In analyzing competition, the antitrust laws need to focus more on unfair conduct that weaken or reduce competition, such as pricing agreements between competitors, and any mergers that may result in providers owning an unfair share of the market or exclusively restraining competition. A wrongful conduct of anticompetitive actions that are prohibited by antitrust laws, such as monopolization and conspiracies must also be strengthened. There must be evidence of specific intent to destroy competition in order to prove an attempt to monopolize; such intent is said to be determined by evaluating competitive tactics within the context of a health care provider’s general business behavior. On the another hand, conspiracies in restraint of trade require different antitrust approaches as relationships among competitors in health care industry may evolve into conspiracies that threaten the competitive integrity of the marketplace in which such relationships are subject to close scrutiny (Areeda and Hovenkamp, 2015).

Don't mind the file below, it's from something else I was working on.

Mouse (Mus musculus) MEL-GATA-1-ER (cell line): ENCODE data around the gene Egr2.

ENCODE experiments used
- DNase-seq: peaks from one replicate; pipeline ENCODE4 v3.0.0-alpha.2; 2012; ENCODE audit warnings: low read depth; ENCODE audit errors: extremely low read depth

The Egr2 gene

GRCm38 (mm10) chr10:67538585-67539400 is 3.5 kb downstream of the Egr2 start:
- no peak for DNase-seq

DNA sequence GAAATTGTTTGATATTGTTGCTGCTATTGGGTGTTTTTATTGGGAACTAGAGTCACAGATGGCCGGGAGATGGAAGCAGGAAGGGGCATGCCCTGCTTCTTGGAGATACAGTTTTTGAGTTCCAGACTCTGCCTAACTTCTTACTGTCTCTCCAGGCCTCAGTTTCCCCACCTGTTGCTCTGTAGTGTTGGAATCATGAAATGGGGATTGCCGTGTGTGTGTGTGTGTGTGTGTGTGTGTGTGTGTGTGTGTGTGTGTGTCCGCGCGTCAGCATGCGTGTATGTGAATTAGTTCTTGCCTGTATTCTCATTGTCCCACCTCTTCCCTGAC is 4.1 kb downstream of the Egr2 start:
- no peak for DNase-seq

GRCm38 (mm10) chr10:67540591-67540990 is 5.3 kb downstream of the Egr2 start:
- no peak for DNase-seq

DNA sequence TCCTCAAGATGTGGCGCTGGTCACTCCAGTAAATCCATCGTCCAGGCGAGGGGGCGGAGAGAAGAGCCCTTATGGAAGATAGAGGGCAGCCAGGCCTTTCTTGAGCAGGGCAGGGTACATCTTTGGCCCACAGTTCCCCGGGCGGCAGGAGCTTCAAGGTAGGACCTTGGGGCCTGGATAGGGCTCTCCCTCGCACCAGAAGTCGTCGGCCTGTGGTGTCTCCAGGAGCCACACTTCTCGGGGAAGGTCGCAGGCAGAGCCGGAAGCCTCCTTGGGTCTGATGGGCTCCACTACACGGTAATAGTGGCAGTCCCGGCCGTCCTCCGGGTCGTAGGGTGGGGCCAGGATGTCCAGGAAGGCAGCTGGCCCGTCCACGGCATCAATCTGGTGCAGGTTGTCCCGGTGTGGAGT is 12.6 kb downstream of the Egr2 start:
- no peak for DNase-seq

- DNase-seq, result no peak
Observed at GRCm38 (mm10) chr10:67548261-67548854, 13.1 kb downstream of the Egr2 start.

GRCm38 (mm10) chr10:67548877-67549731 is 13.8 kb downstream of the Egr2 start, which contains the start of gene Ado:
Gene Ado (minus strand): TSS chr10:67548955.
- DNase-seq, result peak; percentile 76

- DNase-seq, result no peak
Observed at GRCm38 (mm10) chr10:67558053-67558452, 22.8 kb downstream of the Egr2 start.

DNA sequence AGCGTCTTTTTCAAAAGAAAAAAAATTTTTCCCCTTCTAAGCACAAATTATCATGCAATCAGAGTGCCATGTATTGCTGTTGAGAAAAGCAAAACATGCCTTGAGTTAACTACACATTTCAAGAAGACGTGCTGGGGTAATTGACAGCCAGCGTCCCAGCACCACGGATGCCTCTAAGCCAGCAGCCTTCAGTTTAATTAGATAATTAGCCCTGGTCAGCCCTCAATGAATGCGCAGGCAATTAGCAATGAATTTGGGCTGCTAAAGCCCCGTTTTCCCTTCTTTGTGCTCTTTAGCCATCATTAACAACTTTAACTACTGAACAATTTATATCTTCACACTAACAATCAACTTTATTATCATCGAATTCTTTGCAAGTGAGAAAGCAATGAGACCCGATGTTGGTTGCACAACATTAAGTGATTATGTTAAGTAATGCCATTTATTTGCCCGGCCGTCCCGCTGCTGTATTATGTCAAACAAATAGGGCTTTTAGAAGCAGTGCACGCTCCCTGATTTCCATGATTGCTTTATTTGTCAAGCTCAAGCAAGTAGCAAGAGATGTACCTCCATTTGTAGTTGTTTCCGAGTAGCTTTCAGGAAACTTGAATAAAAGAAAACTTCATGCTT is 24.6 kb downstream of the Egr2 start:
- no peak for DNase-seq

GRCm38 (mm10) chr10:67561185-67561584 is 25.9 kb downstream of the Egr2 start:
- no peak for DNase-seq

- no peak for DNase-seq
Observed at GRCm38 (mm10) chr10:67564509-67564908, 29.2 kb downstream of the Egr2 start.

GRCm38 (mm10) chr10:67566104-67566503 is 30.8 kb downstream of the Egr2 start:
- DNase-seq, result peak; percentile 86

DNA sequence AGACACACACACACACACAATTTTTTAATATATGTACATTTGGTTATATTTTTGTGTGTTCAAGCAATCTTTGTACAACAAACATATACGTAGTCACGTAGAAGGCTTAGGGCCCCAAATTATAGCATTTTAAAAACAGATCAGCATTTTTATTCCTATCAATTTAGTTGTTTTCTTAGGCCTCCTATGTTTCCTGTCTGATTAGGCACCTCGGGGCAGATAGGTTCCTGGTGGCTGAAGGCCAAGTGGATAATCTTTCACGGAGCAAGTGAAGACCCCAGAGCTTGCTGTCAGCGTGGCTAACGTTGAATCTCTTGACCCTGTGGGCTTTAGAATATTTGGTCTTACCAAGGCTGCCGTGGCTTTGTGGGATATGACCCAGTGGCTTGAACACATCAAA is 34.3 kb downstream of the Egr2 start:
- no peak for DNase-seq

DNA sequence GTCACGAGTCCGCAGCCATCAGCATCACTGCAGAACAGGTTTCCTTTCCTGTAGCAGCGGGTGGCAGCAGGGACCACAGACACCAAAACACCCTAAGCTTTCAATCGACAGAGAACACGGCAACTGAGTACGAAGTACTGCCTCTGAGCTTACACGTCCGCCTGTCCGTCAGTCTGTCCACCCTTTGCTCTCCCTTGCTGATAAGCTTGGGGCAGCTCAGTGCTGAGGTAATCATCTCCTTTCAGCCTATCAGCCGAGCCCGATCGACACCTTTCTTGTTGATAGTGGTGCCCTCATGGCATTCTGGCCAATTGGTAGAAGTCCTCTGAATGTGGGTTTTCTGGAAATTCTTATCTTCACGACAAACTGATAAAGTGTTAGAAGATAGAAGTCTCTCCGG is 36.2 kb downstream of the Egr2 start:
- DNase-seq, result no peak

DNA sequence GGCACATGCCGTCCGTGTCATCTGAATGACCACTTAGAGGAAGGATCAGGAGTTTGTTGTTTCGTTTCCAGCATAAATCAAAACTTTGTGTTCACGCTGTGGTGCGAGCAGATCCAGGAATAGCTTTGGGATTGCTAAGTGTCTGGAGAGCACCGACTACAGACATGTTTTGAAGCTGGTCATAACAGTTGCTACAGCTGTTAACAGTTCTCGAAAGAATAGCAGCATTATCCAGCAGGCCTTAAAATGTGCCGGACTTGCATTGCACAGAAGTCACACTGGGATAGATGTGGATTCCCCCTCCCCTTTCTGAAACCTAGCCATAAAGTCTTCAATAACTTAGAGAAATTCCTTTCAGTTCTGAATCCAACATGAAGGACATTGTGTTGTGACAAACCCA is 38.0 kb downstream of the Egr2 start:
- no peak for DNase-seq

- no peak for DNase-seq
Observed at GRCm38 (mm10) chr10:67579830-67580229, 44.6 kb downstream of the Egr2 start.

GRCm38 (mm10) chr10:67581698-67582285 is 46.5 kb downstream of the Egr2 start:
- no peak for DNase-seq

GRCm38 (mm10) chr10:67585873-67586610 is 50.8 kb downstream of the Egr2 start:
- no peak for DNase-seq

The researchers draw on recent antitrust cases in Idaho and Ohio when Federal Trade Commission successfully fought hospital merger plans. Case in point, Idaho’s largest hospital network on June 12, 2012 asked the Ninth Circuit Court of Appeals to reverse a federal district judge’s previous ruling of the purchase of Saltzer Medical Group by St. Luke’s Health System, a nonprofit organizations that ends up owning about 80% of the doctor practices in the area. Saltzer Medical Group is known as the state’s largest independent physician practice, while St. Luke’s Health System is known as Idaho’s largest hospital network. While St. Luke’s argued that the district court erred in anticipating anti-competitive effects from the deal, the CEO of St. Luke’s believes that that the appeal court’s decision could have broader implications on whether antitrust laws can bar health systems in small to midsized markets from allowing the doctor groups to build new models of payment and delivery. The law suit pitted St. Luke’s against its main competitor, St. Alphonsus Health System, Idaho’s Attorney General and FTC. The court ruled that St. Luke’s acquisition of the 40-doctor practice was a violation of antitrust laws that runs the risk of causing rising costs; and the state law prohibits acquisitions that would substantially lessen market competition (Packer-Tursman, 2014).